TurboCAD 3D Macintosh

TurboCAD 3D Macintosh has all of the features and tools of its 2-D cousin, TurboCAD 2D (   ; September 2006 ), including the same easy-to-use interface. In addition, TurboCAD 3D has an extensive set of 3-D tools and commands that CAD (computer-aided design) users will immediately find familiar, such as 3-D primitives, extrude, lathe, sweep, as well as surface and solid Boolean operations.

In most 3-D applications, using all of these 3-D tools on an inherently 2-D interface (your monitor) can be disorienting for novices. Sometimes it’s hard to tell which workplane you are creating in. For example, when you draw an object, such as a rectangle, it is oriented relative to a specific plane, as a slab might be parallel to the ground. When working in 3-D, it is not always obvious where that rectangle is located in all three dimensions without rotating your view of the object. TurboCAD 3D has made deciphering which plane you are currently drawing in easy to determine with a number of workplane presets—top, front, and side—available in its WorkPlane menu. These allow you to quickly switch back and forth between planes. In addition, you can define custom workplanes based on existing objects and surfaces or defined points.

TurboCAD 3D can also apply non-destructive fillets and chamfers to 3-D objects. In mechanical drafting, filleting and chamfering are common edits to an object where a corner or an edge of an object has a radius applied to it. In TurboCAD 3D, the filleting and chamfering attributes can be easily changed and adjusted at any time because they are applied to the object without changing its underlying geometry.

TurboCAD 3D comes with a 2-D and 3-D symbol and parts library that includes over 11,000 items, any of which can easily be added to a model via a drag-and-drop interface. The application also supports an extensive list of file formats for importing and exporting, including design industry standards like DWG, DXF, IGES, and ACIS SAT. TurboCAD 3D can import files from other CAD programs—AutoCAD and ProE, for example—then export those files in Illustrator format with 3-D views translated into 2-D elements, making TurboCAD 3D a good bridge between Illustrator and CAD. TurboCAD 3D can also import from and export to Adobe Illustrator format, making it a great application for designers who need to produce scaled, accurate drawings with professional CAD tools that are not included in Illustrator.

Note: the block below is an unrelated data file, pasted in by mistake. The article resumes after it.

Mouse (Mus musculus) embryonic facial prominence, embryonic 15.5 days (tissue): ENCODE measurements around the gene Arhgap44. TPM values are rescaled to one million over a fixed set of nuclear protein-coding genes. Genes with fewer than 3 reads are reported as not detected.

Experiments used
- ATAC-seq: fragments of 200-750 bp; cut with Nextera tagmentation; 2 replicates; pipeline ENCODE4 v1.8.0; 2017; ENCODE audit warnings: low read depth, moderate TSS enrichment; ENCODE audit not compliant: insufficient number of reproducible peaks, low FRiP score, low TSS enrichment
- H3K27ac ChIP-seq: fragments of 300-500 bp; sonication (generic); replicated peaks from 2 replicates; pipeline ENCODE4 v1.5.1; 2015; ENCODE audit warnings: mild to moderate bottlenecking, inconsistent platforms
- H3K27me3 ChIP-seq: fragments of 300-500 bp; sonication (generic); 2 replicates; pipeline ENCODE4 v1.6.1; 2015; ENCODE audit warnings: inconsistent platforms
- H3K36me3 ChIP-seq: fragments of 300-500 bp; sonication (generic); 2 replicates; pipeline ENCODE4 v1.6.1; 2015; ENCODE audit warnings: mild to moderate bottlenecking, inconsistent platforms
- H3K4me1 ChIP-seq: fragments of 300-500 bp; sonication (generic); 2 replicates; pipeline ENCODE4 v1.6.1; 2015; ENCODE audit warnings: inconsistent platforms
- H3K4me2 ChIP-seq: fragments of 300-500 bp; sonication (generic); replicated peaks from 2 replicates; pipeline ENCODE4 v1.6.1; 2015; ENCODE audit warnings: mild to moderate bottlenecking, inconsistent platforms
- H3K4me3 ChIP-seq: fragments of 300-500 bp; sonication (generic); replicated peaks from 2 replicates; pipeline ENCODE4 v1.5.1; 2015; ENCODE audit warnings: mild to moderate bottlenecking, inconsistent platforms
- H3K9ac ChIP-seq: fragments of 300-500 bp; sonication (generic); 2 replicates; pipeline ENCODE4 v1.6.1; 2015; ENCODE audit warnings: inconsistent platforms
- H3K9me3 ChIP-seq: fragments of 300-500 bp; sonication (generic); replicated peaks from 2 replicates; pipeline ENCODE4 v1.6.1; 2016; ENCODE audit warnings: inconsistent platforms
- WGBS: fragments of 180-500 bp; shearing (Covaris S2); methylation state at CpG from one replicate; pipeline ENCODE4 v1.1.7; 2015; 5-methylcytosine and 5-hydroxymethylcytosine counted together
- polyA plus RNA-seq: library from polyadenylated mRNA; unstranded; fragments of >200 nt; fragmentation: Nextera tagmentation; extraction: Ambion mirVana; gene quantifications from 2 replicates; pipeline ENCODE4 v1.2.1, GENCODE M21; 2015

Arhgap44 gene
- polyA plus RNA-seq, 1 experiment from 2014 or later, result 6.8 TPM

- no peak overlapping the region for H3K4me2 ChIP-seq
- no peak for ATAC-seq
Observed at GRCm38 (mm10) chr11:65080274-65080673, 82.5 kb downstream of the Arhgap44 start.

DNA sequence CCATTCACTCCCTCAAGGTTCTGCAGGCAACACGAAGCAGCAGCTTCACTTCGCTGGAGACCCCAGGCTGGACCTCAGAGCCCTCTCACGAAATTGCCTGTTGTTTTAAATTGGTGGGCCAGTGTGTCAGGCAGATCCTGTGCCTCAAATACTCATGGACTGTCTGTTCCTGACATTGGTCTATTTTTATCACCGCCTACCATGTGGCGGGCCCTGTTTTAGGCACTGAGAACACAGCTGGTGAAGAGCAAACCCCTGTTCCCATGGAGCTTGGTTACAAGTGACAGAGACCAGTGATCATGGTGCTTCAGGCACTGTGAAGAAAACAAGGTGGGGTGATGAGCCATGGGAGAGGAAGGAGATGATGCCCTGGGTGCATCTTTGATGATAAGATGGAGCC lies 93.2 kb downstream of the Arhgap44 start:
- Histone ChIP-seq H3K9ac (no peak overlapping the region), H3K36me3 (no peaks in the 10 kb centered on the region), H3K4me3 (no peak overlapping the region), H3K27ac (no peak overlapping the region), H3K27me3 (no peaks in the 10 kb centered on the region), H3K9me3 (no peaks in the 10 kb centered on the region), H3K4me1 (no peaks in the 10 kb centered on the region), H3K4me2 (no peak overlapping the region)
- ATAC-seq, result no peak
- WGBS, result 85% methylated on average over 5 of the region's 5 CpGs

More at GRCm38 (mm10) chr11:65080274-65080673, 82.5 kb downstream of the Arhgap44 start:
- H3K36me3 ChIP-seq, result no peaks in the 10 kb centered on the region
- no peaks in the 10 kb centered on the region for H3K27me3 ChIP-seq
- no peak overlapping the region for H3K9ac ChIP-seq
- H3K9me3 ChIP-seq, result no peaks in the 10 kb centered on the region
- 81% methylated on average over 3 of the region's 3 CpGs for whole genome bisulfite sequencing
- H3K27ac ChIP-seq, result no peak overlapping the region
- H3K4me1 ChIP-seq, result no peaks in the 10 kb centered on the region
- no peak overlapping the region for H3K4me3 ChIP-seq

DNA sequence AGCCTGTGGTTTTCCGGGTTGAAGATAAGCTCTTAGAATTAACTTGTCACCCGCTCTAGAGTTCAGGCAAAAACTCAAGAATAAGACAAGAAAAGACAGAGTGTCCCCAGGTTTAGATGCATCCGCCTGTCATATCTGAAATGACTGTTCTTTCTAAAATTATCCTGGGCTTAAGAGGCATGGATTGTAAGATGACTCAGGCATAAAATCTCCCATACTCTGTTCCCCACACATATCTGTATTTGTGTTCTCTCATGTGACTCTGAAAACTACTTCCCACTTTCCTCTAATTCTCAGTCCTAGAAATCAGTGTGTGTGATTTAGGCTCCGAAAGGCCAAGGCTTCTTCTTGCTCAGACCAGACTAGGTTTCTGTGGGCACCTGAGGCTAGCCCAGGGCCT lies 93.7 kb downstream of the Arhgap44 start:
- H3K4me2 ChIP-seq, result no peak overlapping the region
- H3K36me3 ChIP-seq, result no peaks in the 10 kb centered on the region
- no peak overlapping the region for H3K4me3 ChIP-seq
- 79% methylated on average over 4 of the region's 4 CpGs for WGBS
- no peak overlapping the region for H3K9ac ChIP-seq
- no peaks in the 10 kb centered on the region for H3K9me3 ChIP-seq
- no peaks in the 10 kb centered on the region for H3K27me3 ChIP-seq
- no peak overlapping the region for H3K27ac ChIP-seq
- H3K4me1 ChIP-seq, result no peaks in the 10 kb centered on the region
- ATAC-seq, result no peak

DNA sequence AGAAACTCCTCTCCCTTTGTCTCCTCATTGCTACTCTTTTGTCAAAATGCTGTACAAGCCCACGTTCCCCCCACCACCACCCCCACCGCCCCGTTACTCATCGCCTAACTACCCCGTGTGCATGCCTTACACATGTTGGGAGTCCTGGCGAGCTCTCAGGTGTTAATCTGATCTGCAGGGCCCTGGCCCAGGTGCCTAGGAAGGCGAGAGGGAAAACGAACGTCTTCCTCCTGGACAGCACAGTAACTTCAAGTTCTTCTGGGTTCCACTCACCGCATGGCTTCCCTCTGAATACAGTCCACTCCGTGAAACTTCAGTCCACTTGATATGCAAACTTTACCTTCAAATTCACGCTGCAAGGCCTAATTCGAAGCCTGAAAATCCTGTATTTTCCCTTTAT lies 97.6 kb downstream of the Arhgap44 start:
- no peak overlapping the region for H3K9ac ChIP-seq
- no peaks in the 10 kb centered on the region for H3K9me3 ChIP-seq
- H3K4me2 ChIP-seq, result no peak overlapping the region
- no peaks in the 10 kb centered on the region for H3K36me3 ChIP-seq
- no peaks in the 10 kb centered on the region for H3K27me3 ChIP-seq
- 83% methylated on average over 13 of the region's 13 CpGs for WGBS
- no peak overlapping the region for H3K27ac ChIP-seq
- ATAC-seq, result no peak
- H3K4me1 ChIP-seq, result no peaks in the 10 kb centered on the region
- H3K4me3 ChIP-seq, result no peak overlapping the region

A downside to TurboCAD is that all units of measurement must be entered into the application in decimal format. Architects, who typically work in feet and inches, may find this difficult to work around. However, dimensions can be displayed in fractional units.

In general, the 3-D capabilities of TurboCAD 3D seem more applicable to mechanical engineering or product design than to the field of architecture. There are none of the architectural building blocks—walls, doors, roofs—that you see in programs like VectorWorks (   ; October 2004 ) or ArchiCAD. Rendering is also fairly basic and is limited to Phong and Gouraud shading, which produce good 3-D views, but will not produce photorealistic images. Nevertheless, given the $495 price, TurboCAD 3D is a good value for a full-featured 2-D drafting and 3-D modeling application.

Macworld’s buying advice

If you are looking for an easy-to-use, basic 3-D CAD program for a relatively reasonable price, TurboCAD 3D is a good choice. However, if your projects are architectural in nature, you should consider other CAD programs aimed directly at architects.

[ Greg Miller holds a Master’s degree in architecture and is chief technology officer of RDC Interactive, which specializes in new media for the AEC (Architecture, Engineering, and Construction) and publishing markets. ]

You can create Phong renderings of simple objects in TurboCAD 3D Macintosh.
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